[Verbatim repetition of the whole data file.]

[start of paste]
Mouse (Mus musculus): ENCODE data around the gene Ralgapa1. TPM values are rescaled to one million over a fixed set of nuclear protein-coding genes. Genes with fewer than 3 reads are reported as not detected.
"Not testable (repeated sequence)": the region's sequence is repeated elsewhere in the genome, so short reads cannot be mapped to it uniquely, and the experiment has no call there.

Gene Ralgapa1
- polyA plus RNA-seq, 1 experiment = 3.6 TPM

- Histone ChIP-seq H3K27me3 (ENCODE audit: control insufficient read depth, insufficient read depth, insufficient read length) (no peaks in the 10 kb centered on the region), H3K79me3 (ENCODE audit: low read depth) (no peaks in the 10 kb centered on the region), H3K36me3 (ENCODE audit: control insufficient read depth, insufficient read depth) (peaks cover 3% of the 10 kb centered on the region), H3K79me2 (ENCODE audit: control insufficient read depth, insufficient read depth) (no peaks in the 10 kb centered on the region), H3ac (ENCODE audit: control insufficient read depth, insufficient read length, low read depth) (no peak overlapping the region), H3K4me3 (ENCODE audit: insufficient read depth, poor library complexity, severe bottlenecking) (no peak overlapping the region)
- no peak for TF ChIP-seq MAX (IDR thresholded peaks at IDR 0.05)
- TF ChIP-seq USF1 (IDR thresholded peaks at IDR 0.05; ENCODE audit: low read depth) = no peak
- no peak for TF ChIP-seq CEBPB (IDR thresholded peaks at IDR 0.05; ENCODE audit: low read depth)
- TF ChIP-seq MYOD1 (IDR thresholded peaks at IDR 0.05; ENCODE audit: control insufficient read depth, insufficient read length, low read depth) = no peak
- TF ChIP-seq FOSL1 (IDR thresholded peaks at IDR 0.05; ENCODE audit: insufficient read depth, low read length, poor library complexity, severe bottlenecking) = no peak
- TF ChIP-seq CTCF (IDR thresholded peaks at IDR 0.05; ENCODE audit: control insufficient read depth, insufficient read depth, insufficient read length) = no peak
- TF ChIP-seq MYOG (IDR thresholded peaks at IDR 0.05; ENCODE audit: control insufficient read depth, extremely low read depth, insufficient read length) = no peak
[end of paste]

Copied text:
Mouse (Mus musculus): ENCODE data around the gene Ralgapa1. TPM values are rescaled to one million over a fixed set of nuclear protein-coding genes. Genes with fewer than 3 reads are reported as not detected.
"Not testable (repeated sequence)": the region's sequence is repeated elsewhere in the genome, so short reads cannot be mapped to it uniquely, and the experiment has no call there.

Gene Ralgapa1
- polyA plus RNA-seq, 1 experiment = 3.6 TPM

- Histone ChIP-seq H3K27me3 (ENCODE audit: control insufficient read depth, insufficient read depth, insufficient read length) (no peaks in the 10 kb centered on the region), H3K79me3 (ENCODE audit: low read depth) (no peaks in the 10 kb centered on the region), H3K36me3 (ENCODE audit: control insufficient read depth, insufficient read depth) (peaks cover 3% of the 10 kb centered on the region), H3K79me2 (ENCODE audit: control insufficient read depth, insufficient read depth) (no peaks in the 10 kb centered on the region), H3ac (ENCODE audit: control insufficient read depth, insufficient read length, low read depth) (no peak overlapping the region), H3K4me3 (ENCODE audit: insufficient read depth, poor library complexity, severe bottlenecking) (no peak overlapping the region)
- no peak for TF ChIP-seq MAX (IDR thresholded peaks at IDR 0.05)
- TF ChIP-seq USF1 (IDR thresholded peaks at IDR 0.05; ENCODE audit: low read depth) = no peak
- no peak for TF ChIP-seq CEBPB (IDR thresholded peaks at IDR 0.05; ENCODE audit: low read depth)
- TF ChIP-seq MYOD1 (IDR thresholded peaks at IDR 0.05; ENCODE audit: control insufficient read depth, insufficient read length, low read depth) = no peak
- TF ChIP-seq FOSL1 (IDR thresholded peaks at IDR 0.05; ENCODE audit: insufficient read depth, low read length, poor library complexity, severe bottlenecking) = no peak
- TF ChIP-seq CTCF (IDR thresholded peaks at IDR 0.05; ENCODE audit: control insufficient read depth, insufficient read depth, insufficient read length) = no peak
- TF ChIP-seq MYOG (IDR thresholded peaks at IDR 0.05; ENCODE audit: control insufficient read depth, extremely low read depth, insufficient read length) = no peak